Writings from Christine

Parental Alienation: A Narcissist’s Objective

by on October 7, 2018

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Frustrated over the financial outcome of her divorce, Maria passively-aggressively told her two kids, “I can’t afford anything, go ask your dad, he has all the money.” At first, her kids expressed disappointment which allowed them to bond with Maria’s self-imposed victimization from the settlement. But as soon as that diminished and her kids failed to show any further concern or give Maria attention, she escalated. “Your dad stole from me,” she started saying instead, “He promised me he would always take care of me and he broke his promise. You can’t trust him.”

Again, the kids sided with their mom because their dad had recently disciplined one of them for lying. But after a while, the kid’s zeal for their mom’s victimization died down. So Maria once again intensified the comments, “One day your dad will leave you the way he left me. He left because he knew he would be making more money and didn’t want me to have any. You should keep an eye on him.” This worked for a while and the kids pulled away from their dad, but just as before they became distracted and started to re-engage with their father.

Now in full-blown rage over her kid’s connection to their dad, Maria unloaded on them claiming, “You are not loyal to me. I do everything for you and your dad does nothing. He gets all the attention and I’m treated like trash. Your dad is turning you away from me! You are so ungrateful!” Completely confused and frustrated by the comments, the kids broke down in tears. Maria just stared at them and said, “Your guilty conscience is getting to you.”

Several years ago, Maria was diagnosed with Narcissistic Personality Disorder which was a contributing factor in the divorce. What Maria’s ex did not realize is that the same attacks he endured would be experienced by his children. Saddened by what the kids were telling him, he reached out to a therapist. He had never heard of parental alienation until it was pointed out as a possibility. But what is it and why does a narcissist do this?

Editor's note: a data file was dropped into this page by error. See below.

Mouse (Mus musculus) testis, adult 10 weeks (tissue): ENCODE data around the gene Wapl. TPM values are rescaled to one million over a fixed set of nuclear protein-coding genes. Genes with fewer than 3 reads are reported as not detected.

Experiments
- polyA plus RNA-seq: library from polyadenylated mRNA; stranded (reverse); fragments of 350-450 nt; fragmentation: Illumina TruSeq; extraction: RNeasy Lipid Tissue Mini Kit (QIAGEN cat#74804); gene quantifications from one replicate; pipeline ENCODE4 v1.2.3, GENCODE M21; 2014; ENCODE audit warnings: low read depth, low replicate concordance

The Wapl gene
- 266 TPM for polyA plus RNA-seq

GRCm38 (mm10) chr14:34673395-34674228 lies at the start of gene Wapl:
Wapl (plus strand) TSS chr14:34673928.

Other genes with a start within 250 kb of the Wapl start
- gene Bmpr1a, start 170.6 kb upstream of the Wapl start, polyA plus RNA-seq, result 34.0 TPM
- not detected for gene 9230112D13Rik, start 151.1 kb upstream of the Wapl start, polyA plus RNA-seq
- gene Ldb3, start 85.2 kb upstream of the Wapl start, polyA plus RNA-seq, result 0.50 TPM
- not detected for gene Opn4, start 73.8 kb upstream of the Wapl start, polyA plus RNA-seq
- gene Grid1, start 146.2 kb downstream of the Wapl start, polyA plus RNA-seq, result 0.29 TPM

What is parental alienation? Parental alienation occurs when one parent encourages their child to unfairly reject the other parent. The child might display signs of unwarranted fear, hostility, and/or disrespect toward one parent while displaying signs of loyalty, unconditional trust, and/or empathy towards the other. The contrast in behavior, emotional responses, and thoughts towards each parent are dichotomous. The child may or may not be able to communicate logical reasoning for the difference.

Does a narcissist do this intentionally? This can be either a yes or no answer. Some narcissists border on sociopathic behavior and therefore are likely to intentionally attempt to alienate a child from the parent while other narcissists do this to cover up their feelings of embarrassment. The difference can be seen in the approach. The intentional efforts are very logical, systematic, tend to build over time, and are done incrementally. The unintentional efforts are sporadic, poorly planned, intermixed with a lot of negative emotional expression, and chaotic.

Why do they do it? The Achilles heel of every narcissist is a deep-rooted insecurity which is strictly guarded. Any harmful exposure of them, an unveiling of their perfectionism, uncovering of their superiority complex, or some form of embarrassment sends them over the edge. A divorce is a ripe ground for revealing their vulnerabilities. Therefore, they “circle the wagons” and retaliate against the ex by trying to turn the children against the other parent.

Do they succeed? Again, this is first a yes and then becomes a no answer. In the beginning, they are very successful at parental alienation, just as they are successful at the beginning of any relationship because of their charm and natural way of attracting others to them. They do this through gift giving, becoming the permissive parent, or the Disney fun parent. However, given enough time, most everyone sees the narcissistic behavior for what it is: self-serving. Narcissists tend to pick a favorite child, so the “favorite” might take a bit longer to come to this realization that the other forgotten children who have already been tormented by the narcissism.

What can be done? The key here is to not become like the narcissist when confronting them. Don’t counteract the negative comments with more negativity. Instead, speak to the child like this, “I’m sorry your mom said those things about me, they are not true. I love you too much to put you in the middle of this.” Remember, the child is part of both of their parents and disrespecting one parent over another is like disrespecting ½ of the child. The child cannot divorce ½ of themselves and should not be asked to. If the child is resistant, give it time – the narcissist will reveal themselves.

Maria’s ex took the advice of the therapist and within a few months of patiently waiting for his kids to respond more positively, they did. He managed to create a safe place for the kids to express themselves without fear of being retailed against. This helped the kids to heal and had an almost reverse effect on the parental alienation.

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